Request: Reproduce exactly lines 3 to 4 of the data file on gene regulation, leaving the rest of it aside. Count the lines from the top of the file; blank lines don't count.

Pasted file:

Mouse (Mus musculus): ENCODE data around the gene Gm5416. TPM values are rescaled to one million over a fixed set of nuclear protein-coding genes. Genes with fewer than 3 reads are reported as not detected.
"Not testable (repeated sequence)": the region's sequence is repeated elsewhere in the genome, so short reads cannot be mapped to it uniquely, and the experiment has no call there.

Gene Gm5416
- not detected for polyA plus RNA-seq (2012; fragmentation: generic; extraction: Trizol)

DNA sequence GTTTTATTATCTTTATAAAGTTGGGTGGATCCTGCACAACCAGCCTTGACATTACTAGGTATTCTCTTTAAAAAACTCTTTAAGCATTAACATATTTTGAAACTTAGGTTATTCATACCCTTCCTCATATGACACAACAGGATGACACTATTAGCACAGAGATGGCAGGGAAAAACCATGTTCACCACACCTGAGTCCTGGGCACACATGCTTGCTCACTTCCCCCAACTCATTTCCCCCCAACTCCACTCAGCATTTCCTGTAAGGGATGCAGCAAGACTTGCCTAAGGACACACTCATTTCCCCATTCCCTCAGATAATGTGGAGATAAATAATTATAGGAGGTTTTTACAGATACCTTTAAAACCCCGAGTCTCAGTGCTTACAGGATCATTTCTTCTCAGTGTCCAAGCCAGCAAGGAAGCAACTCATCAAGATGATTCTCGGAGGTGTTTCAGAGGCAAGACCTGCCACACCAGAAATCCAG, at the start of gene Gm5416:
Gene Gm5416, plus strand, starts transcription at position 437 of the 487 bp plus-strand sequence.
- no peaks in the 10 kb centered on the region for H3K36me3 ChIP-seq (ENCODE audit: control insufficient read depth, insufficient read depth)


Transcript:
Gene Gm5416
- not detected for polyA plus RNA-seq (2012; fragmentation: generic; extraction: Trizol)